Larry Sanger, Ph.D., Editor-in-Chief; co-founder of Wikipedia


  1. I’m confused about one point. If I come up with content completely original to me, and I put it in Citizendium, can I also put it on my own website with my own license, or do I lose the right to relicense content original to me?

    Comment by Phil Deets — December 21, 2007 @ 1:52 pm

  2. From a skeptical Wikipedian, thanks for going with CC-by-sa. Probable future license compatibility will mean that contributors to either project won’t have to worry about wasting their effort by choosing the wrong project and never reaching the audience they expected.


    Comment by Sage (User:Ragesoss) — December 21, 2007 @ 2:08 pm

  3. Phil, you retain copyright over your own content. You merely license it to the world, for inclusion as part of CZ (initially at least). You can’t take away the license once it’s released under one license, but you can of course give it away under a totally different license as well.

    Comment by Larry Sanger — December 21, 2007 @ 2:38 pm

  4. Hoi,
    Congratulations, great choice. A nice seasons gift to the world :)

    Comment by GerardM — December 21, 2007 @ 2:47 pm

  5. OK, I was wrong. Excellent news!

    This furthers the public expectation that educational content will be available under a proper free content license. I hope Google takes note for Knol.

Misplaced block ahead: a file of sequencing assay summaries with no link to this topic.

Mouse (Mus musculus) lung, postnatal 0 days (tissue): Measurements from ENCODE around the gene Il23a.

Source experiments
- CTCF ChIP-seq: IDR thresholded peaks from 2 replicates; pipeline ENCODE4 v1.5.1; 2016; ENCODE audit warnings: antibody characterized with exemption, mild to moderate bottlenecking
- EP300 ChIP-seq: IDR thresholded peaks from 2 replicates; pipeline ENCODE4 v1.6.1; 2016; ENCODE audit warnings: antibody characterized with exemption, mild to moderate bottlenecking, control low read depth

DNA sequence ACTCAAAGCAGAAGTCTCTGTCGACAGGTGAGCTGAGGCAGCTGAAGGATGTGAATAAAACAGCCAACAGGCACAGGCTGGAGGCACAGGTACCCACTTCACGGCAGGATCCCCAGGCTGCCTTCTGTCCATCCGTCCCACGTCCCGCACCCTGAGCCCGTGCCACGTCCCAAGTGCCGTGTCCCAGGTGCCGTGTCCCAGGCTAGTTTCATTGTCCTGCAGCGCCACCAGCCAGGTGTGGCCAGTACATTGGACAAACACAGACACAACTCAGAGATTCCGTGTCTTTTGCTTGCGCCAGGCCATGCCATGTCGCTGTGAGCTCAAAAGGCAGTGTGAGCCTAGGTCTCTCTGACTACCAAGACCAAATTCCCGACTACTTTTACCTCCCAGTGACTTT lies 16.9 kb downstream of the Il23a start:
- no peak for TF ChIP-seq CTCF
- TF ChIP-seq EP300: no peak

Comment by David Gerard — December 22, 2007 @ 3:11 am

  6. I’m proud to be a part of it.

    Comment by harborsparrow — December 22, 2007 @ 9:16 am

  7. [...] Sanger, Gründer von Citizendium, hat ein Geschenk für die Welt: endlich ist eine Lizenz für die Wikipedia-Konkurrenz festgelegt worden. Die Wahl [...]

    Pingback by Dapete bloggt » Citizendium wählt CC-BY-SA 3.0 als Lizenz — December 22, 2007 @ 9:37 am

  8. Yeah!!! I’m going to make a new article right now!

    Comment by Tom Kelly — December 23, 2007 @ 2:02 am

  9. Since the Citizedium is now CC-BY-SA, shouldn’t we not allow CC-NC or CC-NC-SA images, since they become part of the “work” once they are uploaded?

    Comment by Gabriel Hurley — December 27, 2007 @ 9:40 pm

  10. Gabriel: we do allow them. They don’t become part of the work. Individual contributors are the licensers of their edits; no one licenses a whole “work” that consists of everything together, and therefore there is no requirement that the combination use the same license.

    Comment by Larry Sanger — December 28, 2007 @ 6:50 am

  11. Gabriel, have a look at Sections 1(a) and 1(b) at

    Comment by Stephen Ewen — December 28, 2007 @ 11:14 am

  12. Sorry, here’s a link that works:

    Comment by Stephen Ewen — December 28, 2007 @ 11:15 am

  13. [...] (2) The adoption of the Creative Commons Attribution-Share Alike license—the Creative Commons license closest in spirit to the Wikipedia GFDL license—for all material posted to the site henceforth. The license is the emerging standard for mass collaboration projects of this kind; as signalled by the recent announcements from Creative Commons, Wikipedia and Citizendium. [...]

    Pingback by From Debatemapper to the Debategraph… : Open to persuasion… — March 10, 2008 @ 3:14 pm